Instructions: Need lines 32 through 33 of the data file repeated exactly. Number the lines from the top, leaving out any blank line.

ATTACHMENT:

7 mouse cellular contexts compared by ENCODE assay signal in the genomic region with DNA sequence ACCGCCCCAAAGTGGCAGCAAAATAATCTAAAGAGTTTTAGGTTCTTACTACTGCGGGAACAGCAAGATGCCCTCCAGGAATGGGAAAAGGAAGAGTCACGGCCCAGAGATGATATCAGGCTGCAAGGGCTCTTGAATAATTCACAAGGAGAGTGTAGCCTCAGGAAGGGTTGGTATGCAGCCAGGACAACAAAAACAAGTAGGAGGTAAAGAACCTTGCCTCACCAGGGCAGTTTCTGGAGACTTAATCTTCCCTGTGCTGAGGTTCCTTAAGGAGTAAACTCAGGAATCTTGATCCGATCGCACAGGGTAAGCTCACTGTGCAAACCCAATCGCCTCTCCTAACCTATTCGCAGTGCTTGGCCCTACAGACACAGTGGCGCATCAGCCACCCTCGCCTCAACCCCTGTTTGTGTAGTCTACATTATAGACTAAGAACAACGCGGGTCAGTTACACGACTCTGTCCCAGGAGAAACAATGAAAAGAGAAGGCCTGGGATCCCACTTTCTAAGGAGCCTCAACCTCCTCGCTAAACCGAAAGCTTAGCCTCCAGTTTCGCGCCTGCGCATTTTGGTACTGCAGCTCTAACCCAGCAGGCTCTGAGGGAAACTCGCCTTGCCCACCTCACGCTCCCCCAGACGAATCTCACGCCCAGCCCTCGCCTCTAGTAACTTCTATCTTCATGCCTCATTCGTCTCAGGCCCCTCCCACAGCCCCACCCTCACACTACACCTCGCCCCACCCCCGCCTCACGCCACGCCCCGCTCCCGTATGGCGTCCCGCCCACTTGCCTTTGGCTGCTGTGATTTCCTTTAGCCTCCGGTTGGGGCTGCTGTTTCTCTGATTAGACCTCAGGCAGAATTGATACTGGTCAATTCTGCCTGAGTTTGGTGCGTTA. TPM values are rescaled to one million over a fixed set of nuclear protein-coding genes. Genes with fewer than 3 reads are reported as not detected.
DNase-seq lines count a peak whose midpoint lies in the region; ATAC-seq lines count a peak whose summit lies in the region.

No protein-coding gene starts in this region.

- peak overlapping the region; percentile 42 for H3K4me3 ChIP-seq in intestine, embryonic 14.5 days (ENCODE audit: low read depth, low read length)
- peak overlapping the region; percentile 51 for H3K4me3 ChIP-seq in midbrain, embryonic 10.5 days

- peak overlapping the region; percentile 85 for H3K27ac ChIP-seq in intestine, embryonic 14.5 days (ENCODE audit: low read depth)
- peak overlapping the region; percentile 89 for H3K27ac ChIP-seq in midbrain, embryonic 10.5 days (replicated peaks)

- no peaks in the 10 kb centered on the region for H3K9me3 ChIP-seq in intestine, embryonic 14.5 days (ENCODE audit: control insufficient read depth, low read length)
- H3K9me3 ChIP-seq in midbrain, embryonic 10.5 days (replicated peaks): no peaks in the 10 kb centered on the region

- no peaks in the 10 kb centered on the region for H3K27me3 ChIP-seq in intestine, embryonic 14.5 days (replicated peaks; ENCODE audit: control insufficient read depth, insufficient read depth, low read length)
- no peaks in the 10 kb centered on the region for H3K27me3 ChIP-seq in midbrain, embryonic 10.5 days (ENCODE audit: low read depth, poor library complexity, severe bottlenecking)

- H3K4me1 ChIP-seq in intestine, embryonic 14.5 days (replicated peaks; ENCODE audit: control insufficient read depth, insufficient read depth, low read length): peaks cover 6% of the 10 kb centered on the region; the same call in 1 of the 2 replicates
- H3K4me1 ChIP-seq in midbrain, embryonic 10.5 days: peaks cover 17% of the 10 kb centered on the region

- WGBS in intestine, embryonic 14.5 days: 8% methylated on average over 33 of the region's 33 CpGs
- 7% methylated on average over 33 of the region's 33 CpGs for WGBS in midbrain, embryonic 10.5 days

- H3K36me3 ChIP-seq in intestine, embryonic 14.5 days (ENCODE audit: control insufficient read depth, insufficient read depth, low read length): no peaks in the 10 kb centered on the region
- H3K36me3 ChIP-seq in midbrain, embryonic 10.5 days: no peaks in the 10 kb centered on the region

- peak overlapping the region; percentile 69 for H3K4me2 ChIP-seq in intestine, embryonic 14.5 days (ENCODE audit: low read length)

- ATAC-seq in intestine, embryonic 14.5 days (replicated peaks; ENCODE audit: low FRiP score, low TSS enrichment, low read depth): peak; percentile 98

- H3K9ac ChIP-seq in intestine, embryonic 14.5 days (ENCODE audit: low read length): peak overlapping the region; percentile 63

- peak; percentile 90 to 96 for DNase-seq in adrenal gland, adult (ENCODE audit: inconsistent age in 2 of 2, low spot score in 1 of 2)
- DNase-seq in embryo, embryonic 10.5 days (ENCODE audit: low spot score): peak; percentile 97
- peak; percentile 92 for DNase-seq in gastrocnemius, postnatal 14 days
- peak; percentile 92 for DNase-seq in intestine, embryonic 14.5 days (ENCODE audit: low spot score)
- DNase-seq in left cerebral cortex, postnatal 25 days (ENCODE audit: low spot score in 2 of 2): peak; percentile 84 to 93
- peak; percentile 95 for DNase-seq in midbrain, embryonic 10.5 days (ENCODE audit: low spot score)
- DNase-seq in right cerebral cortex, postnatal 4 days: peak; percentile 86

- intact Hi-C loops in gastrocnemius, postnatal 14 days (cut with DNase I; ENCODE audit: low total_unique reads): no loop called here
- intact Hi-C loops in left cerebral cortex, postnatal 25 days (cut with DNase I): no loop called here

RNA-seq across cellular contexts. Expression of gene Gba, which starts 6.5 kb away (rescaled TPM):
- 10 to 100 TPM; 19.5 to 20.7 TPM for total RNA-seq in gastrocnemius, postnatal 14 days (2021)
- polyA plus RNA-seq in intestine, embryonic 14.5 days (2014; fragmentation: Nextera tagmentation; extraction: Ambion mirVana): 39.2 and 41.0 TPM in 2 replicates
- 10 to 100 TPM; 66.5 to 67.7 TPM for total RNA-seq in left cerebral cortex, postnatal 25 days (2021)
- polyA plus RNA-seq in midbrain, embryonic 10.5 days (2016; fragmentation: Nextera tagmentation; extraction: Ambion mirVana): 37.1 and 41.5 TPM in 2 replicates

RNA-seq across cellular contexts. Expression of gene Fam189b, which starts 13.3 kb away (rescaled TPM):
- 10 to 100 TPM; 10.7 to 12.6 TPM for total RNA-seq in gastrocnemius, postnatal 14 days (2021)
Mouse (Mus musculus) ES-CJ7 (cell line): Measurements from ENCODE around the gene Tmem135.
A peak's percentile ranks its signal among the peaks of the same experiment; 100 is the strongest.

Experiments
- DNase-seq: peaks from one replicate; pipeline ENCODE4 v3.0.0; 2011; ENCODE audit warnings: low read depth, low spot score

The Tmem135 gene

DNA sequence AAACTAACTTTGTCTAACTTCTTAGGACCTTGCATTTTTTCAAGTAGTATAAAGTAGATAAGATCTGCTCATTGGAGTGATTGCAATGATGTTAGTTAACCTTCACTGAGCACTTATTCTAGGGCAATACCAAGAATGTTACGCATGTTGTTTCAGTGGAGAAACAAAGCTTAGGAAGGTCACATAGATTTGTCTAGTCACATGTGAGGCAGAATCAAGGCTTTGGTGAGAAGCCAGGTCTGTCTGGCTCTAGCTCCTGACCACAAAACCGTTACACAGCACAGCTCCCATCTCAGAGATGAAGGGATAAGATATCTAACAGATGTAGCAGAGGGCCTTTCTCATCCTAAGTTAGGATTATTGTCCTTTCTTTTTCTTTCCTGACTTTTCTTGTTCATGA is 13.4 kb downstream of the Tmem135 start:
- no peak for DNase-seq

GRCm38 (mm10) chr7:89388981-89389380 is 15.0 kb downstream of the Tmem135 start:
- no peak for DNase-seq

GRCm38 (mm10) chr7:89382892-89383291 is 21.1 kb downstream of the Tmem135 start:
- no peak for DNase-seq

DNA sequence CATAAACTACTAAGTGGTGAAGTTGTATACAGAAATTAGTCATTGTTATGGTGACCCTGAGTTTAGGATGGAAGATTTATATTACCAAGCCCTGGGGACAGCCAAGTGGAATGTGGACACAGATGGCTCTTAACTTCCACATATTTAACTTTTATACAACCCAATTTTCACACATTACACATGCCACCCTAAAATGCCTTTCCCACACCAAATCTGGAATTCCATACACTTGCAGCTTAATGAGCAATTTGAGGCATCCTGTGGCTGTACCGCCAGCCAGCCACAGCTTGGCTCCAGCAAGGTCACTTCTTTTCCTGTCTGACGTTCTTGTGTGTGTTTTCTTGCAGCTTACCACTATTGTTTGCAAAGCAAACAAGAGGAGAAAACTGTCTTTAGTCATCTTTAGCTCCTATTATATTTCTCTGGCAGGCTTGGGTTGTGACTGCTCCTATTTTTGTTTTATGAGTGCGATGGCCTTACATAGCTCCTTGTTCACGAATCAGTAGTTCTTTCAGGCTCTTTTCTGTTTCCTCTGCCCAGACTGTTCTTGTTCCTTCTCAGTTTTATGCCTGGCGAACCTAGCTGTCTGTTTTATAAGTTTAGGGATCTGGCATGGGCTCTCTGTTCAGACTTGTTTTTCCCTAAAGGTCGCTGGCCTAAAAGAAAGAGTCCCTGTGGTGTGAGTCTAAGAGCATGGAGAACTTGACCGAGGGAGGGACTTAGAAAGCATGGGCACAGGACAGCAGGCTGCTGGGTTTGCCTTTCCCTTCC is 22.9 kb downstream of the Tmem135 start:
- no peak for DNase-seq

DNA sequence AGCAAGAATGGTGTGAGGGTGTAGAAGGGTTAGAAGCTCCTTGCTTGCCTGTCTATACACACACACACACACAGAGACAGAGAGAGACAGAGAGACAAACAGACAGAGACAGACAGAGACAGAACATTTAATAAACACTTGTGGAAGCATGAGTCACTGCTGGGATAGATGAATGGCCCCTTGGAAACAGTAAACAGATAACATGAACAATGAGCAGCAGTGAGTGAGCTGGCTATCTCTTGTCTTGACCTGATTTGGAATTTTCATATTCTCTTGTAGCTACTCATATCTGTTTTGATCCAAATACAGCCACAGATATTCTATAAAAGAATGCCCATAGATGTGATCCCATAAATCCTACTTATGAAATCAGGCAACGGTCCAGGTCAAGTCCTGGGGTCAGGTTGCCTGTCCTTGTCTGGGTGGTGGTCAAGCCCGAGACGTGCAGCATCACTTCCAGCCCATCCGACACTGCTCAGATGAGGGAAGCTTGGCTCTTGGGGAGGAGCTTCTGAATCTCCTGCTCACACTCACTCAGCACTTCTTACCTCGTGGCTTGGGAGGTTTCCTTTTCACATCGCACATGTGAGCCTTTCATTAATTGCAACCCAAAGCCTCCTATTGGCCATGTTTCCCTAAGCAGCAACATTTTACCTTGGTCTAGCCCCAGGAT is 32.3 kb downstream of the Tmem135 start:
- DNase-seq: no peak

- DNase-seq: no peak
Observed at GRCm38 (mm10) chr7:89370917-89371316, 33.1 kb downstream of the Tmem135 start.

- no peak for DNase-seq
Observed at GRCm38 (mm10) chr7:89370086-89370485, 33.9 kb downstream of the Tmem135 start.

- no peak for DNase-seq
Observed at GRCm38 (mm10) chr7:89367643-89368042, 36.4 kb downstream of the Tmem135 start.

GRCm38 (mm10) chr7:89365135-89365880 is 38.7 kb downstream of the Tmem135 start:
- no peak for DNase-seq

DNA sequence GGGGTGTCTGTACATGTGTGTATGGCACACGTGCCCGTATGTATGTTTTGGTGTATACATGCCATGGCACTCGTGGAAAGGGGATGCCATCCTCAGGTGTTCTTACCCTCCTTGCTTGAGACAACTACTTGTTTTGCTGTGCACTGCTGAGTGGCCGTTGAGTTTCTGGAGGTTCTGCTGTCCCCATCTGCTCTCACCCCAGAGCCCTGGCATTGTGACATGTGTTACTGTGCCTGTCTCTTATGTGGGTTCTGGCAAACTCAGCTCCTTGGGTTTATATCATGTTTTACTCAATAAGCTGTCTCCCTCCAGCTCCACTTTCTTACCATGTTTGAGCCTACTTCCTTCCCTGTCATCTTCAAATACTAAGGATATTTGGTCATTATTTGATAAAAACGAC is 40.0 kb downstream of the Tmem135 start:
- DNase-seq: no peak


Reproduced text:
- polyA plus RNA-seq in intestine, embryonic 14.5 days (2014; fragmentation: Nextera tagmentation; extraction: Ambion mirVana): 39.2 and 41.0 TPM in 2 replicates
- 10 to 100 TPM; 66.5 to 67.7 TPM for total RNA-seq in left cerebral cortex, postnatal 25 days (2021)